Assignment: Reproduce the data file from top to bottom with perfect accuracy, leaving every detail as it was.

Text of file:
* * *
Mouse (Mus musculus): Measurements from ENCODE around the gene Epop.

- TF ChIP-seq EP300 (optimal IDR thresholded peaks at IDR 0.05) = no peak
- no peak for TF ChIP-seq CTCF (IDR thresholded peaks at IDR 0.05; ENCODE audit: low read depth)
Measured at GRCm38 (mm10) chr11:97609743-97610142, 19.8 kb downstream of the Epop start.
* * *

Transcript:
Mouse (Mus musculus): Measurements from ENCODE around the gene Epop.

- TF ChIP-seq EP300 (optimal IDR thresholded peaks at IDR 0.05) = no peak
- no peak for TF ChIP-seq CTCF (IDR thresholded peaks at IDR 0.05; ENCODE audit: low read depth)
Measured at GRCm38 (mm10) chr11:97609743-97610142, 19.8 kb downstream of the Epop start.